The GitHub repo used in this article can be found here.

One of the lesser known features of Docker is its ability to do cloud builds based on WebHooks from GitHub and Bitbucket. Bitbucket and GitHub integration works in Docker natively so that when code is pushed to a repository, Docker will download and deploy the code and build the image on Docker hub automatically with Docker Automated Builds.

Setting it up is easy. Logon to Docker Hub, and you can select from the Create menu, select Create Automated Build.

docker automated builds

This will take you to a page with two big buttons – one for Github and one for Bitbucket. Both work the same way – You first link your Github account with the Docker Hub account. This process is pretty straight forward. Once you link the accounts, you can now select the GitHub or Bitbucket repository you want to use. Once you select the repository, you can now create the build integration. Name the Docker Hub repository whatever you want then click Create.

Connect to GitHub

Now, you can git push your app to GitHub or Bitbucket with git, and it will then trigger a build on Docker Hub. The push will need to include a Dockerfile in the root of the git repo. This is way Docker Hub picks up whenever the automated builds are created. The referenced demo has a Dockerfile that pushes a simple .NET core app to the container, which then compiles the code and sets up the container to run the code. In Docker Hub, you can click on Build Details to see the status of current and past builds.

Build Status

Also with Docker Hub, you can invoke WebHooks. WebHooks are useful for notifying services using the image that a new image has been deployed. To use a WebHook, there needs to be an endpoint to call. Azure provides many ways to do this with Logic Apps and Azure Functions. What happens after the the build completes and the WebHook is called will vary.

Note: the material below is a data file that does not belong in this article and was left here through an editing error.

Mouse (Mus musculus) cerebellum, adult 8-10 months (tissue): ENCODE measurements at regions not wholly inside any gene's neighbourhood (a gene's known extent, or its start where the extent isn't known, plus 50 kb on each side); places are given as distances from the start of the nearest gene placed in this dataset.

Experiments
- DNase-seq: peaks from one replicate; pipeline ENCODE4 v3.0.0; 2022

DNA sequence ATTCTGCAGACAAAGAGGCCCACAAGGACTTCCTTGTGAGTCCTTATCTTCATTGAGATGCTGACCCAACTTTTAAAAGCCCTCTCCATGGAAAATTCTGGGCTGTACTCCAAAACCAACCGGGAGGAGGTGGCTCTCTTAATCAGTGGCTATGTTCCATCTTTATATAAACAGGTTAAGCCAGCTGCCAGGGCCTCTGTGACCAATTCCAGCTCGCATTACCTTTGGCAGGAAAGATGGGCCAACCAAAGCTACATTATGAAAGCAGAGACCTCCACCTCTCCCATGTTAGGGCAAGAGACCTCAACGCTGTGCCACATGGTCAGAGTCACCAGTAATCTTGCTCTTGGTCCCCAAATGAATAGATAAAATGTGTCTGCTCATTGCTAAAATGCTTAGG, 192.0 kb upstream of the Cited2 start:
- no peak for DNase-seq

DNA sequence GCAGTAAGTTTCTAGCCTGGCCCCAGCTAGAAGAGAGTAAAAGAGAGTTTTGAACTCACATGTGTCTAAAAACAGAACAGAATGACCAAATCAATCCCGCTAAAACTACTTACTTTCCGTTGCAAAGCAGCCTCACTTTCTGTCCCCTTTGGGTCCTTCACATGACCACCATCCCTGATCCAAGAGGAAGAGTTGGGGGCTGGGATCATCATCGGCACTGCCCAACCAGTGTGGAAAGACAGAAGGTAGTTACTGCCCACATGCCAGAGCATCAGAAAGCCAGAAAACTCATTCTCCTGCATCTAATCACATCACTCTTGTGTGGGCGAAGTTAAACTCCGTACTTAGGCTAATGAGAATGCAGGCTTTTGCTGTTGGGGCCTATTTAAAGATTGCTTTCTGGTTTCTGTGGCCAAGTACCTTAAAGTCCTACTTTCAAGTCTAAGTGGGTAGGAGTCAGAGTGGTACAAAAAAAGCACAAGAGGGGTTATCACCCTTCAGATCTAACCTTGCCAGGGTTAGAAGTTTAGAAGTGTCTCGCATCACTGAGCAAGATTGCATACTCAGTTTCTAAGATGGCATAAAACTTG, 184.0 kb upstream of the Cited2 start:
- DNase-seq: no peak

On Azure, it is possible to use a container hosted as a Linux Web App, which is currently in preview. The container is pulled every time the application starts up, so in order to pull the new container, I created an Azure Function that calls a PowerShell script to start and stop the the Web App. The Azure Function can be exposed using a URL. The URL can be supplied to a the Web Hook on Docker Hub.

Docker Hub WebHook

Now, whenever I push to GitHub, Docker Hub will scoop up the changes, rebuild the image, then call the Azure Function that will then pull the newly built image. What happens downstream of the WebHook is going to depend on what you are using to hosts containers, but in most every case there is a way to have Docker Hub call an HTTP endpoint to invoke an integration script of some kind.

This simple solution allows for a completely PaaS based solution for doing Continuous Integration and or Continuous Delivery in the cloud. There’s no need to set up an automation server or a build server — simply using available services, complete CI/CD pipelines can be built to enable cloud-based DevOps. Best of all, most of these services are free or very inexpensive. It’s hard beat that!

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